Hurricane Rita's late shift to the east spared all but a few Texas oil refineries from significant damage, likely sparing consumers a repeat of the gasoline price shocks that occurred after Hurricane Katrina pummeled plants in Louisiana a month ago, energy experts said yesterday.
At least eight refineries in the Houston area that had shut down before the storm as a precaution were working on getting restarted, and two pipelines that serve the Baltimore and Washington metropolitan areas were delivering gas in the wake of the storm, industry sources said.
Several days of lost production will tighten supplies, but experts said the impact at the pump would be limited because demand has dropped since the end of the summer driving season.
"I think [Rita] is going to be a weak source of inconvenience more than anything else," said Dan Lippe, president of Petral Worldwide, an oil industry consulting firm in Houston. That scenario could change, he cautioned, if the damaged refineries stay out of commission for several weeks.
Energy traders sent oil futures down yesterday as industry officials and the Coast Guard reported relatively minor damage to refineries, natural gas facilities and oil platforms in the Gulf of Mexico. Crude oil for November delivery fell $1.09 to $63.10 per barrel on the New York Mercantile Exchange. The exchange opened for a special day of trading because of Rita.
Maryland in particular may see little impact on supplies because retailers have access to gasoline from other states, such as New Jersey, as well as the Caribbean and Europe. Those sources all helped mitigate supply shortages after Katrina.
"All of the gasoline imports heading for the East Coast are still coming this way," Lippe said.
However, several Texas refineries suffered damage that will keep them off-line for weeks, and that situation could cause spot shortages at a time when more than 5 percent of the nation's refining capacity is down because of Katrina. Southeastern states will be particularly vulnerable, Lippe said.
Valero Energy Corp., the nation's largest refining company, reported damage to its Port Arthur, Texas, plant, which refines about 260,000 barrels of oil a day into gasoline. Two cooling towers were downed in the storm, and there was minor flooding and damage to a flare stack that could keep the plant down for at least a few weeks to a month.
Motiva Enterprises Inc. and Citgo Petroleum Corp. plants in Port Arthur and Lake Charles, La., respectively, also suffered damage that could take weeks to repair.
Together, the plants could put another 5 percent of U.S. refining capacity out of commission.
But refineries in Houston, Texas City and surrounding areas - where storm damage was light - were marshaling employees yesterday to get the plants going again, industry sources said. About 15 plants accounting for a quarter of the nation's refining capacity shut down or reduced production before the storm.
Several plants operated by Valero, ExxonMobil Corp., Marathon Oil Corp. and BP PLC could be delivering again in less than a week.
"It appears they all have power," said Andrew Lipow, president of Houston consulting firm Lipow Oil Associates LLC.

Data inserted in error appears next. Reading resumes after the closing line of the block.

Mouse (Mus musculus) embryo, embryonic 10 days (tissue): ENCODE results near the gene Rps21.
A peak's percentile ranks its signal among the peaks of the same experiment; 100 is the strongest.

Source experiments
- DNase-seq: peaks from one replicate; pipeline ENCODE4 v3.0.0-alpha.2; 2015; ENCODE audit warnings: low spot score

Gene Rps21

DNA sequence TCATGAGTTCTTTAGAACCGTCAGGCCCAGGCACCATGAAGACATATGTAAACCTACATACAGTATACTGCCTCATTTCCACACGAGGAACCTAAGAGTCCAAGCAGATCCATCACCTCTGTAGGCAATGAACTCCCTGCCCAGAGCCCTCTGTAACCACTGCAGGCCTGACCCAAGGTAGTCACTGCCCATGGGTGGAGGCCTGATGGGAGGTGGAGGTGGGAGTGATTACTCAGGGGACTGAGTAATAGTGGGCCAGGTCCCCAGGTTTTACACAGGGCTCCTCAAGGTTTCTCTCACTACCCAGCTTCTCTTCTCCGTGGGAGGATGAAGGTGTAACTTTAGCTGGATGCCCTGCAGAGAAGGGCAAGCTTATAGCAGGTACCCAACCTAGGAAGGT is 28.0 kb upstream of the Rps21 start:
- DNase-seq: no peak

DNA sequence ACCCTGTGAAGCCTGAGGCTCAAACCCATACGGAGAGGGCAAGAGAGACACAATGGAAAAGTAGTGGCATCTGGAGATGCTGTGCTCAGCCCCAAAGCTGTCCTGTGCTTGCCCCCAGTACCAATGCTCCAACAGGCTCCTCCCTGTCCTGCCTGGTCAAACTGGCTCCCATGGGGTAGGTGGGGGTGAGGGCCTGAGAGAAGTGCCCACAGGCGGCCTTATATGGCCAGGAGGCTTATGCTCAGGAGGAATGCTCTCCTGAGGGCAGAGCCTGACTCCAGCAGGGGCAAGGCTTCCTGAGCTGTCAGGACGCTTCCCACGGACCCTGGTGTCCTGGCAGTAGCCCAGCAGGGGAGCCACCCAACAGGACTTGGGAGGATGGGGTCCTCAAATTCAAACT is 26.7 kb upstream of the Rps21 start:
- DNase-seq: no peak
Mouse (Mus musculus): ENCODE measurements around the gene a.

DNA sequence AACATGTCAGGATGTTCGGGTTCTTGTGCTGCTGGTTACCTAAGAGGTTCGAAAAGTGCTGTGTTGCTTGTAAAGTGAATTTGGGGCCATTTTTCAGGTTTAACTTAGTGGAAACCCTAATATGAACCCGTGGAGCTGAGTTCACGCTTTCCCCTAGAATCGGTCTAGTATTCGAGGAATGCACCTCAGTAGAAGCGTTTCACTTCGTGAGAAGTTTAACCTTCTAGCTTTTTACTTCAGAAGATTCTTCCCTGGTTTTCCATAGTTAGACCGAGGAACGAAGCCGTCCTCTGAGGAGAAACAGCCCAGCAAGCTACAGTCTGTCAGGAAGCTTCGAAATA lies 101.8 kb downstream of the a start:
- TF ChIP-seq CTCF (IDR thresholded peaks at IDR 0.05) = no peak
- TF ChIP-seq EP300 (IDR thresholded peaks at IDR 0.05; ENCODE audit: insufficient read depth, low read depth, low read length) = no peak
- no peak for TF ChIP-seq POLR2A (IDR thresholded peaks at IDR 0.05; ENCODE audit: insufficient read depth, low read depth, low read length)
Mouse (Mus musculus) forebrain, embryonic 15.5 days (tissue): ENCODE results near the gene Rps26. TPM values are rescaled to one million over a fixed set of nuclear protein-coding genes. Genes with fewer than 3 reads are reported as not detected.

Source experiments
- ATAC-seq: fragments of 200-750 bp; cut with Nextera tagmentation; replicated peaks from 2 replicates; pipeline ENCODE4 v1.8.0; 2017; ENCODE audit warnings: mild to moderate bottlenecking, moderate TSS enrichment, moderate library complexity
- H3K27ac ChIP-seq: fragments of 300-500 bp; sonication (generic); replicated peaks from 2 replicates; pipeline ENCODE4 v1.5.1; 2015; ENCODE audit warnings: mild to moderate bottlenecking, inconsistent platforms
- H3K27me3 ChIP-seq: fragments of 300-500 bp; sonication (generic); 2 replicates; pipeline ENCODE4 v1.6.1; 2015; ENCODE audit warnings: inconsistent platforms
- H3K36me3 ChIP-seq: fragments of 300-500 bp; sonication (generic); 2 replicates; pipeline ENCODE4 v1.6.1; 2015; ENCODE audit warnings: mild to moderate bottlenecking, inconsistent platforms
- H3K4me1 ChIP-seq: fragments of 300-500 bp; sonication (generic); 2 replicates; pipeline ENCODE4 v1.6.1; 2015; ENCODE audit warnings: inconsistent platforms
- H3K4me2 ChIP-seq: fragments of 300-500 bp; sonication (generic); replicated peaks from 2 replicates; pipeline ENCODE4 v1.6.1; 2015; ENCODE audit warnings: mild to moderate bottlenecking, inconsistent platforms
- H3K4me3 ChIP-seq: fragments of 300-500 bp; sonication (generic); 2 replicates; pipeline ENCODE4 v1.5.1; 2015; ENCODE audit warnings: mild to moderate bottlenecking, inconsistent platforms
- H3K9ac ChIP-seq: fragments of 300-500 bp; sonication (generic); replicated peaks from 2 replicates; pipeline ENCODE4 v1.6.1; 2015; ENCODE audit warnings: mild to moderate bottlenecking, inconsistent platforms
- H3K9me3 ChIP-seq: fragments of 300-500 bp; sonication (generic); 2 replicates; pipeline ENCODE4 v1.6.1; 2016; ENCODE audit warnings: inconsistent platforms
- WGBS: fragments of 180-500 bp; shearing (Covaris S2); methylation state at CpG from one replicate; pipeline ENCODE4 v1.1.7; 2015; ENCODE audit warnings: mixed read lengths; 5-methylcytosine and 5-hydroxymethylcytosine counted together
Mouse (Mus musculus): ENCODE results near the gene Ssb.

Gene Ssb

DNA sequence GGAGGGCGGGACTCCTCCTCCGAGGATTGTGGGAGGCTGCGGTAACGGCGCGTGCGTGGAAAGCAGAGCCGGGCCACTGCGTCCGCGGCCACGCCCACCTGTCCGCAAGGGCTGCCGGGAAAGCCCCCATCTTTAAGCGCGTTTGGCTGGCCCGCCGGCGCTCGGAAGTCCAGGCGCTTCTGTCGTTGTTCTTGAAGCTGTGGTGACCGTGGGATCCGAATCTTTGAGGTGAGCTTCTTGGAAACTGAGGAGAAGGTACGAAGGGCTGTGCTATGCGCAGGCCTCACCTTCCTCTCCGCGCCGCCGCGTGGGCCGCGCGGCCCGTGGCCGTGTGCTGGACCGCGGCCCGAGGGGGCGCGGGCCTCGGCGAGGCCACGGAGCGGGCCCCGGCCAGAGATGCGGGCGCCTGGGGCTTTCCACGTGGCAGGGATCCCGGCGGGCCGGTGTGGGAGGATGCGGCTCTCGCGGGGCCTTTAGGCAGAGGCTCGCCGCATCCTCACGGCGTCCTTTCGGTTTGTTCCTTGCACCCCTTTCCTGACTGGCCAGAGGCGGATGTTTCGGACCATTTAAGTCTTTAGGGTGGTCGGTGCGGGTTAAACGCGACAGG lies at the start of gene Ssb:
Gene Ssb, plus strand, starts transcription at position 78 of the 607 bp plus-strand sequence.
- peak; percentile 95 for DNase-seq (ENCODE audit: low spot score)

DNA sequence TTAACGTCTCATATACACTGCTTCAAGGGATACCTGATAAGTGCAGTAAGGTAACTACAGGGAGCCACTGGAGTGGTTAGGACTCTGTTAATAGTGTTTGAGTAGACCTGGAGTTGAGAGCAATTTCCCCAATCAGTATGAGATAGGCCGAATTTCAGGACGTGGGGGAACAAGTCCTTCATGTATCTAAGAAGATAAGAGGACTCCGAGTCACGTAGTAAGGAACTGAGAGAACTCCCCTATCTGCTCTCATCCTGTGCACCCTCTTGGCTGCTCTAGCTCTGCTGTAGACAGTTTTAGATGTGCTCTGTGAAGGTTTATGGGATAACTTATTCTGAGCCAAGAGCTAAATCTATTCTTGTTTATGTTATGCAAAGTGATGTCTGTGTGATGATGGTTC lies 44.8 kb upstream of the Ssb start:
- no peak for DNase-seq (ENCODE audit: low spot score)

Lipow said Rita dropped half an inch of rain on his Houston neighborhood and was no worse than some thunderstorms that routinely hit the area. The refineries in the area need only electricity, natural gas and steam to restart. It appears all three will be back in supply quickly, so many plants could be operating within four days, he said.
"All of the refineries in Texas and Louisiana are well prepared to restart after a storm like this within a few days," said Petral Energy's Lippe. "They have operating procedures for all of this."
The Colonial Pipeline, which carries gas from Houston to New York and points between, was operating despite the temporary shutdown of Texas refineries, according to the Association of Oil Pipe Lines, an industry trade group based in Washington. The pipeline, the primary source of gas for Baltimore, was gathering supplies from refineries in Baton Rouge, La., and other sources.
"So far, the best news is that I've not seen any reports of physical damage to any of our system," said association spokesman Raymond Paul. However, crews were still inspecting parts of the system for damage, and power outages remained a problem yesterday, he said. The pipelines need electricity to operate pumping stations.
Peter Horrigan, president of the Mid-Atlantic Petroleum Distributors Association, said it might take a few days before the storm's impact is known but, in general, gasoline markets seem to be taking the storm in stride.
"The reaction to Rita was moderate compared to what happened after Katrina," he said. The price of regular unleaded spiked to $3.27 a gallon in Maryland in the week after the storm, but had fallen to about $2.85 by Friday.
Lippe said falling demand would help keep prices from spiking again. Demand for gas - typically about 9 million barrels a day - goes up in the summer and then falls by about 300,000 barrels a day after Labor Day. This year, rising prices and the impact of two hurricanes may result in a drop in demand of 600,000 barrels a day or more, he said. That drop will give refineries time to catch up with demand.
"We have enough spare [production] capacity during the winter months to offset the loss of those particular refineries," he said.
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